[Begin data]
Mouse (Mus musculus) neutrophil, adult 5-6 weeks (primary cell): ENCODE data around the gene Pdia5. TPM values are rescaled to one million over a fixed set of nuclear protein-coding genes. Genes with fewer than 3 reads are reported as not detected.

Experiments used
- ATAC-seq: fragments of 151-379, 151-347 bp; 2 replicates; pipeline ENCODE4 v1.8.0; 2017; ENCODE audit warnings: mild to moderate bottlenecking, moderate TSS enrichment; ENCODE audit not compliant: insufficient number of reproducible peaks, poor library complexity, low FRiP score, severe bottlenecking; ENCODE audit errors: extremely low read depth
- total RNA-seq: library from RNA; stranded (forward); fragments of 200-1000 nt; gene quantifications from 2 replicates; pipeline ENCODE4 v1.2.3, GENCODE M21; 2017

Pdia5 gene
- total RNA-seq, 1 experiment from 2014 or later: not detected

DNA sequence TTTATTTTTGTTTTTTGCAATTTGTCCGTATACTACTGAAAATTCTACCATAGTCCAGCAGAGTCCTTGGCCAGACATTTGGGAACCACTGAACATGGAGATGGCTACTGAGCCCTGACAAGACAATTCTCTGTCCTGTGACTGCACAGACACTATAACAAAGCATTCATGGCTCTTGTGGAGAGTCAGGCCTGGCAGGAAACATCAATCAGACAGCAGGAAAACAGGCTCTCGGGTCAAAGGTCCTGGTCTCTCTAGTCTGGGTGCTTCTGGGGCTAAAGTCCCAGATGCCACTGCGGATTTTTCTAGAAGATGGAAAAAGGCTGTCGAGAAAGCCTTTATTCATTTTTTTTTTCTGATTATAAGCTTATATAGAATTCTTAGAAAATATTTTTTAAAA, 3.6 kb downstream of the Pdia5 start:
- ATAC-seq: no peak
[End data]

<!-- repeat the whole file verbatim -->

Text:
Mouse (Mus musculus) neutrophil, adult 5-6 weeks (primary cell): ENCODE data around the gene Pdia5. TPM values are rescaled to one million over a fixed set of nuclear protein-coding genes. Genes with fewer than 3 reads are reported as not detected.

Experiments used
- ATAC-seq: fragments of 151-379, 151-347 bp; 2 replicates; pipeline ENCODE4 v1.8.0; 2017; ENCODE audit warnings: mild to moderate bottlenecking, moderate TSS enrichment; ENCODE audit not compliant: insufficient number of reproducible peaks, poor library complexity, low FRiP score, severe bottlenecking; ENCODE audit errors: extremely low read depth
- total RNA-seq: library from RNA; stranded (forward); fragments of 200-1000 nt; gene quantifications from 2 replicates; pipeline ENCODE4 v1.2.3, GENCODE M21; 2017

Pdia5 gene
- total RNA-seq, 1 experiment from 2014 or later: not detected

DNA sequence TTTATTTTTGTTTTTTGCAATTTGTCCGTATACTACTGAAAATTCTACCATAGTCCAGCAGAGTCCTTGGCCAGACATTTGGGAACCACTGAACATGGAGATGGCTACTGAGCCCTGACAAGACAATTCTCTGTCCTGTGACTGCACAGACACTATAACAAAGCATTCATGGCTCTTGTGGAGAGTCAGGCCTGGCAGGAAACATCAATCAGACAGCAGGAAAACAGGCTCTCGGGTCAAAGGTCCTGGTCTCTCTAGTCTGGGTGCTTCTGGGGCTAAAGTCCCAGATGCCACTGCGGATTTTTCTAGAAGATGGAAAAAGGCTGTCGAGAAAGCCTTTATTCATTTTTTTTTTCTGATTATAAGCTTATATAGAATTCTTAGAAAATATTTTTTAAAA, 3.6 kb downstream of the Pdia5 start:
- ATAC-seq: no peak